Stress can also manifest as new physical ailments or a worsening of existing conditions.

And while you will often need the help of your workplace to turn things around, there are some strategies that might help improve your wellbeing and ability to cope with stress. These can include:

  • Creating boundaries between work and personal time to improve your work/life balance.
  • Staying connected with family and friends out of work hours.
  • Aiming to better manage your workload and saying no to extra work.
  • Scheduling regular breaks at work – no matter how busy you are.
  • Getting regular exercise.
  • Spending time every day doing things just for you: i.e. starting a hobby or activity you enjoy, chatting on the phone to a friend.
  • Managing irrational or negative thoughts: i.e. write down counterproductive thoughts and challenge them with positive or more realistic ones. Alternatively, seek advice on cognitive behaviour therapy or rational thinking skills training.
  • Researching and employing stress-relief strategies.

From ABC Health & Wellbeing

Unit IV. Text A

Travelling through life

Travellers

It is estimated that the total number of travelers in England is about 90,000. “New-Age Travellers” account for around 50,000. The remainder are gypsies.

Where do they live?

Whereas Gypsies traditionally traveled around the country in brightly-coloured wagons, nowadays they are more likely to live in modern caravans and stay in one place, usually a municipal caravan site. New-Age Travellers follow a more itinerant lifestyle, traveling around the country in convoys of trucks following seasonal work and music festivals.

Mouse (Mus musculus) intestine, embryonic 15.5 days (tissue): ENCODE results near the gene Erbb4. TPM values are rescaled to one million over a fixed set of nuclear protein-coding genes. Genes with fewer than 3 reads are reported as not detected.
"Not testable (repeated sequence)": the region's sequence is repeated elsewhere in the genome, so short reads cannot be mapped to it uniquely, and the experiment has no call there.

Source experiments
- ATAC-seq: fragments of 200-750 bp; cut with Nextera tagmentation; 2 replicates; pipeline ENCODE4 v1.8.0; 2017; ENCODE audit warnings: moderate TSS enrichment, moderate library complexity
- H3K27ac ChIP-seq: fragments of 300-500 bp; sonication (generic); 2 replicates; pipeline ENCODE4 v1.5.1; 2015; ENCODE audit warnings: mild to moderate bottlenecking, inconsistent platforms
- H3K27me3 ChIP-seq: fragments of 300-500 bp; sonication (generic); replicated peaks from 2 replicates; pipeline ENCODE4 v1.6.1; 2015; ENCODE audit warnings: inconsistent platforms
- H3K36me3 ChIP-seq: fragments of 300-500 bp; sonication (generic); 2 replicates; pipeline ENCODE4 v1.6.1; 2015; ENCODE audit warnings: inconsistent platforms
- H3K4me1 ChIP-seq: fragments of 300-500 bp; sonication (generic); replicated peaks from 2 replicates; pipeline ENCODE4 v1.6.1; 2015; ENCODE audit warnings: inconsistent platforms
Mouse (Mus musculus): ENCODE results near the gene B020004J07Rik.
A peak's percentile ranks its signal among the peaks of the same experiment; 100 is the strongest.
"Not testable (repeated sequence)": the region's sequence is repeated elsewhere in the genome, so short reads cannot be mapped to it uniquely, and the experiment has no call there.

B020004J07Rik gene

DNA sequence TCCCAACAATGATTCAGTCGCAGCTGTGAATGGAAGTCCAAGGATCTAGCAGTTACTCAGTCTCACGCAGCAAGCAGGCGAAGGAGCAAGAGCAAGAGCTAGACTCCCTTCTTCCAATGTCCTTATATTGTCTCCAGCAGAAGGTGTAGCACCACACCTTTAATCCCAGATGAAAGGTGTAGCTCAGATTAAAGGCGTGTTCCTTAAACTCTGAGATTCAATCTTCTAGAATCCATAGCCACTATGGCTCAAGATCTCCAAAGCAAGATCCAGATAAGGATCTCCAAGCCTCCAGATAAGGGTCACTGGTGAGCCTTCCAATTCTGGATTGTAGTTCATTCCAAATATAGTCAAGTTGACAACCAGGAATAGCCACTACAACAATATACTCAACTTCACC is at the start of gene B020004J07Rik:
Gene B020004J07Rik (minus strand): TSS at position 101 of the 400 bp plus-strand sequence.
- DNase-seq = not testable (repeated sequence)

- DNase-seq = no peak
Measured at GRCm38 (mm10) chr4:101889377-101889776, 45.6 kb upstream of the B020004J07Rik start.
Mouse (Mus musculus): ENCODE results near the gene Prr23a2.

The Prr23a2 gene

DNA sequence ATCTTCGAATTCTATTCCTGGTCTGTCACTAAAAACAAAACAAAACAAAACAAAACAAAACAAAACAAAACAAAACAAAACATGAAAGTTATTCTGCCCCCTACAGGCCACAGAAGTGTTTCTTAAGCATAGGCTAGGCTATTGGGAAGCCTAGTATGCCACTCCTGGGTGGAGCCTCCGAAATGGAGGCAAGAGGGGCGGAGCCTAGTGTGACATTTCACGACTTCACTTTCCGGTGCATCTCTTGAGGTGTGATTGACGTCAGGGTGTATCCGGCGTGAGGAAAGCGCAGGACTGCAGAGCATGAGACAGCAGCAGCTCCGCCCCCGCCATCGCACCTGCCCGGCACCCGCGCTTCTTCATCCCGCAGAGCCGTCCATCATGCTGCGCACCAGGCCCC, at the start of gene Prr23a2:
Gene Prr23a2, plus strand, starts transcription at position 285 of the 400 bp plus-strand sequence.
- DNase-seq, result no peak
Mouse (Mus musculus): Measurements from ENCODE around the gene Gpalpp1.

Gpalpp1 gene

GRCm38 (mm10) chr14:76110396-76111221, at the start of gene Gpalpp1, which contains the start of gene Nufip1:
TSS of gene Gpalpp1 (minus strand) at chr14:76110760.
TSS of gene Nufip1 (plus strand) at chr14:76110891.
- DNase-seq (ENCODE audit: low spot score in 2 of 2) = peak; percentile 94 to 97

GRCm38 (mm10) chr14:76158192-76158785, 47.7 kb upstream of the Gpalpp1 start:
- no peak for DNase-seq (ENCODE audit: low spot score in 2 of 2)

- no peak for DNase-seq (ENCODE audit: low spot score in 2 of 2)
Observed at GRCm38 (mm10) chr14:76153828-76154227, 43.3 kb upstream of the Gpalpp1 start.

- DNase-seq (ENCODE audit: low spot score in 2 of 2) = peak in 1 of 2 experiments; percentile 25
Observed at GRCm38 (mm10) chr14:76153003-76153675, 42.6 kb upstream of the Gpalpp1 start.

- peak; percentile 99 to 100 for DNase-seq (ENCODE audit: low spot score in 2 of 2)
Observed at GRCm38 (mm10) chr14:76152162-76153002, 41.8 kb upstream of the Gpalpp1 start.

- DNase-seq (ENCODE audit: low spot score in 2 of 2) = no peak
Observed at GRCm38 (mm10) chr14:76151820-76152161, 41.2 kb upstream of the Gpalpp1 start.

Who are the New-Age Travellers?

Some New-Age Travellers are well-educated, literate people, mainly in their 20s and 30s, who are anticonsumerists and have ‘green’ beliefs. In many cases it is their strongly-held opinions that make them take the road.

New-Age Travellers try to live as close to nature as the modern world will allow. They also try to stop new development schemes such as road-building and airport extensions.

A case study

Fiona Earle is a typical New-Age Traveller. She lives in a truck with her three children but, as she needs to supplement her income, Fiona occasionally puts on smart clothes and teaches in secondary schools. “I use teaching to get the money I need to find my alternative lifestyle,” she says. “Initially schools I work in don’t know that I am a New-Age Traveller. When I eventually mention in, teaching colleagues say, “Oh, you don’t look like one of those”.

Education

Whereas Gypsy parents generally insist on primary education for their children, and withdraw them as soon as they reach secondary age to join in the working life of the family, New-Age Travellers do things differently. One-third educate young children at home. The problem comes at secondary age. Because they want their children to get a proper education, many parents decide to come off the road and move into houses so that their children can attend school regularly. But when parents are dependent on nomadism for their livelihood, settling down can be difficult.

The Times Educational Supplement

Text B